Last year, atheists sued the 9/11 Memorial and Museum over the establishment's decision to include the so-called "9/11 cross." Atheists had claimed it would violate the First Amendment, but now the museum is asking for a court to end the suit, because, "As a threshold matter, the 9/11 Museum is an independent non-profit corporation. Its curators’ decisions to display particular objects, such as the artifact, in the museum are not state actions to which Constitutional protections apply."
The cross is made of two beams found in the wreckage of the World Trade Center after the September 11, 2001 attacks, and American Atheists Inc. said last year, "The WTC cross has become a Christian icon. It has been blessed by so-called holy men and presented as a reminder that their god, who couldn't be bothered to stop the Muslim terrorists or prevent 3,000 people from being killed in his name, cared only enough to bestow upon us some rubble that resembles a cross. It's a truly ridiculous assertion. It will just be a Christian icon, in the middle of OUR museum. This will not happen without a fight."
The Post has the details on the 9/11 Memorial and Museum's court filing:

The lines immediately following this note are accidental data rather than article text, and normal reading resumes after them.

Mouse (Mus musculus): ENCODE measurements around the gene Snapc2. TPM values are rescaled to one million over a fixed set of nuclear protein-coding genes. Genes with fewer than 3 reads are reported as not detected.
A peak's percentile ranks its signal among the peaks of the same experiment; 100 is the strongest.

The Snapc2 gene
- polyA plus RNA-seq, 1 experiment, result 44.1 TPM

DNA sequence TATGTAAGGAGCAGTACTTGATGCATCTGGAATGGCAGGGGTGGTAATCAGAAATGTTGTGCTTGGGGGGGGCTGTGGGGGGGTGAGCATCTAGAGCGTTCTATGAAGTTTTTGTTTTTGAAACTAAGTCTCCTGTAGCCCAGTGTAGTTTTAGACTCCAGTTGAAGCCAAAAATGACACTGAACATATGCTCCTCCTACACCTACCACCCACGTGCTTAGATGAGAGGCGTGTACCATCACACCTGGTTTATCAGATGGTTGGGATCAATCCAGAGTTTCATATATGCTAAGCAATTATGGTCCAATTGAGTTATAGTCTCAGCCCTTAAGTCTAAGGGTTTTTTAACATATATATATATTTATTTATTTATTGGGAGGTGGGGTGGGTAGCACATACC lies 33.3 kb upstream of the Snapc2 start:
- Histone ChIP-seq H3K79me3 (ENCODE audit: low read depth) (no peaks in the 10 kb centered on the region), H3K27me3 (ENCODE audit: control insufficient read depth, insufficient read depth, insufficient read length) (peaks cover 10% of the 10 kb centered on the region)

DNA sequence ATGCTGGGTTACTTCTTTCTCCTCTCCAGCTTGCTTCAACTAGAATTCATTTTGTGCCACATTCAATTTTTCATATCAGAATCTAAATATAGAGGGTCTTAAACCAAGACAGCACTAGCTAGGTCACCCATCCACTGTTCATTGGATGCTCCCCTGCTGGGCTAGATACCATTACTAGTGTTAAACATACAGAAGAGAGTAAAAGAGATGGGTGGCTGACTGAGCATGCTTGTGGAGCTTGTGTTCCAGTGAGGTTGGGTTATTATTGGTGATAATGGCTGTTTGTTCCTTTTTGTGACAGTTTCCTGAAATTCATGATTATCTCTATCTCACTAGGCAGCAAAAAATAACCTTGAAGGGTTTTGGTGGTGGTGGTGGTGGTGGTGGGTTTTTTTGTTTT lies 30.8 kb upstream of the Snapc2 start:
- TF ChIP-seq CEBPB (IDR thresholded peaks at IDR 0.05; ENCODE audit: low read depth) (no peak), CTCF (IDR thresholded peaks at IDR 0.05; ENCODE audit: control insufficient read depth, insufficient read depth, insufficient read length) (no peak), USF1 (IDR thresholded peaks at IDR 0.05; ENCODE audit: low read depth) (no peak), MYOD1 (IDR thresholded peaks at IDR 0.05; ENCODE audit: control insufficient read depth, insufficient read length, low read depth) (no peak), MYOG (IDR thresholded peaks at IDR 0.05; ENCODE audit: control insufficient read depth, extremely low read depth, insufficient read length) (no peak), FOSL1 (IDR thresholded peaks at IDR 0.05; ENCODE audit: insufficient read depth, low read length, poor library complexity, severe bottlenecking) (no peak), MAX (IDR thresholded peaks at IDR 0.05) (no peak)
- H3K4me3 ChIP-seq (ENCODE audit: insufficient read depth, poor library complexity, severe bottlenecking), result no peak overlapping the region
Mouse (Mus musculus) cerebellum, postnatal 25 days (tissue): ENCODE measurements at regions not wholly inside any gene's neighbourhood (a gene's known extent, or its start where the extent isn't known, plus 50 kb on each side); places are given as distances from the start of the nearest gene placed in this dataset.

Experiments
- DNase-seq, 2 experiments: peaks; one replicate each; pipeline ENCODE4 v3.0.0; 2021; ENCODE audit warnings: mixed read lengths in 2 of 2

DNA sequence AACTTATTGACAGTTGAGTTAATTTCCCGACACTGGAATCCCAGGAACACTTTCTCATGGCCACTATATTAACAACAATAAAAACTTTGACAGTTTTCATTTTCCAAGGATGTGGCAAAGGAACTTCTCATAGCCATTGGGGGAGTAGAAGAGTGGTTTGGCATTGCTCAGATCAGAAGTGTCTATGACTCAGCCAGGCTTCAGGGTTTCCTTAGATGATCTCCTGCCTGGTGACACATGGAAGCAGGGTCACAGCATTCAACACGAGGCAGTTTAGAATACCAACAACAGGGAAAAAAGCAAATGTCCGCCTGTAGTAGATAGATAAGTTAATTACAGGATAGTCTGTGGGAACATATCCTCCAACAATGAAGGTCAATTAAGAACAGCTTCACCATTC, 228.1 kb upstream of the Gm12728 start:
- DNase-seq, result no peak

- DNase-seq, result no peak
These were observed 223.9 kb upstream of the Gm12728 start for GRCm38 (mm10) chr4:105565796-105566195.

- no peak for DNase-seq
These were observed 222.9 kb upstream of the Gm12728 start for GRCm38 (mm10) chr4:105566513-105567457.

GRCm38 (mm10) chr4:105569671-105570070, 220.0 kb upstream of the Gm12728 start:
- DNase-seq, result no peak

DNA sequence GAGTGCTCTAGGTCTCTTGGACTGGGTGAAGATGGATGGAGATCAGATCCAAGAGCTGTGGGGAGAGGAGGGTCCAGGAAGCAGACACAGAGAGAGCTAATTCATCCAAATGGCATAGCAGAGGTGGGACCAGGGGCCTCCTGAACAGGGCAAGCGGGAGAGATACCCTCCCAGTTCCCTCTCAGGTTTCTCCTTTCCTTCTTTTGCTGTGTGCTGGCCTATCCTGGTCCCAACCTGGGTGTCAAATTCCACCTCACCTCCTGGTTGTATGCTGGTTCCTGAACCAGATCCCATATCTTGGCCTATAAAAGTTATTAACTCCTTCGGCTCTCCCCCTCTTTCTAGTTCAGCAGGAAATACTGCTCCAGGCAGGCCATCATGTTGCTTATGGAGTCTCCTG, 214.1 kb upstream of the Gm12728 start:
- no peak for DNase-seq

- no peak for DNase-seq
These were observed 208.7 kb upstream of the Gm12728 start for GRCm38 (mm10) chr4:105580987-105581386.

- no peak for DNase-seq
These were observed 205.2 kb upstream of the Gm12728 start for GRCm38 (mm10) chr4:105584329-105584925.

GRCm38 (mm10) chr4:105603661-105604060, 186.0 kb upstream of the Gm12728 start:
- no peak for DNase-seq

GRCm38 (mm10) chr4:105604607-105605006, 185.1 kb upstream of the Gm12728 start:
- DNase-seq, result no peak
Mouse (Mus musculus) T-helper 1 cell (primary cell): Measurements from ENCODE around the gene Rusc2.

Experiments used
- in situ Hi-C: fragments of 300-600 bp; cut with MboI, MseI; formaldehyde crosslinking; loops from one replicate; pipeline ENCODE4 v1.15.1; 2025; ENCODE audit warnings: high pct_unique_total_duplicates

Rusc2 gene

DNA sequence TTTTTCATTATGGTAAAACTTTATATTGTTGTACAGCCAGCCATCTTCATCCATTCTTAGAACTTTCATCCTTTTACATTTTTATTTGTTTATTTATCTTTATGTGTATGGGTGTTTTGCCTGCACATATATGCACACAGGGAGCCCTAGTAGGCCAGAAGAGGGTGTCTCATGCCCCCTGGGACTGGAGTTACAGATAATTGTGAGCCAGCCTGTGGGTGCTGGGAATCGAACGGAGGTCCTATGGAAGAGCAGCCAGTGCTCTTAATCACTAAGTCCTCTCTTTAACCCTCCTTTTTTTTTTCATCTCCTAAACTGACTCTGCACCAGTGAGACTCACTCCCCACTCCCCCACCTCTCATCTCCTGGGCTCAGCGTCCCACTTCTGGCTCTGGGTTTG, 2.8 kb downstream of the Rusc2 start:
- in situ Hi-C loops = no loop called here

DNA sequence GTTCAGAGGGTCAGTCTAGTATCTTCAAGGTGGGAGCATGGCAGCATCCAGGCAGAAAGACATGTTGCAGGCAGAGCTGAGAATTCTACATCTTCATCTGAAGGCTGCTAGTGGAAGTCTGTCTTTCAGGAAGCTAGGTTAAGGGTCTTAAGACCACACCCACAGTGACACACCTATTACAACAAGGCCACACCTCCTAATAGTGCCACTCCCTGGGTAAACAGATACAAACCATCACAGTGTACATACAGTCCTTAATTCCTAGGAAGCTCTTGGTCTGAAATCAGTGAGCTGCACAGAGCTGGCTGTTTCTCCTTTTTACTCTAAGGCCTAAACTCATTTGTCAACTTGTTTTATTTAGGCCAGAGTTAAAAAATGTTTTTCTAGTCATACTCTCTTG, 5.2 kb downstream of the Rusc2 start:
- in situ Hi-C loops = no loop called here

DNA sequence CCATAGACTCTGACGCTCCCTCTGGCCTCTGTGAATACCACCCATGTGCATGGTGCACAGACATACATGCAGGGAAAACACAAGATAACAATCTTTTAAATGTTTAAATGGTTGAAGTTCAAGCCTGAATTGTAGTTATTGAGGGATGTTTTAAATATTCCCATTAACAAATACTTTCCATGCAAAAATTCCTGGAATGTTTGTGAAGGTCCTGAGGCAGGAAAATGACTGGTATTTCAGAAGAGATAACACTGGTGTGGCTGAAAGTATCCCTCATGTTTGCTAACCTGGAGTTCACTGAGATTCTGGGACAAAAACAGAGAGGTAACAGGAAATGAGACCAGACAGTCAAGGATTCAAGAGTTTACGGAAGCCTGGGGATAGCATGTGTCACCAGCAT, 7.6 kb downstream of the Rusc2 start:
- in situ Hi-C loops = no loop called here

According to the museum, the cross is an “important and essential artifact” that “comprises a key component of the retelling of the story of 9/11, in particular the role of faith in the events of the day and, particularly, during the recovery efforts.”
“After its discovery, the artifact was venerated by certain workers during the course of the rescue and recovery operation at Ground Zero, including in religious services conducted by a priest,” the court papers say.
“Many of them came to regard the artifact as a source of comfort and spiritual symbolism during their time at Ground Zero, and they treated it as such.”
The museum also blasts the atheists for suggesting that a “17-foot-high A for Atheists” or an American Atheists lapel button also be included in its exhibition.
The court filing also quoted the museum's director Alice Greenwald who said, "The 9/11 Museum is ‘not in the business of providing equal time for faiths, we are in the business of telling the story of 9/11 and the victims of 9/11."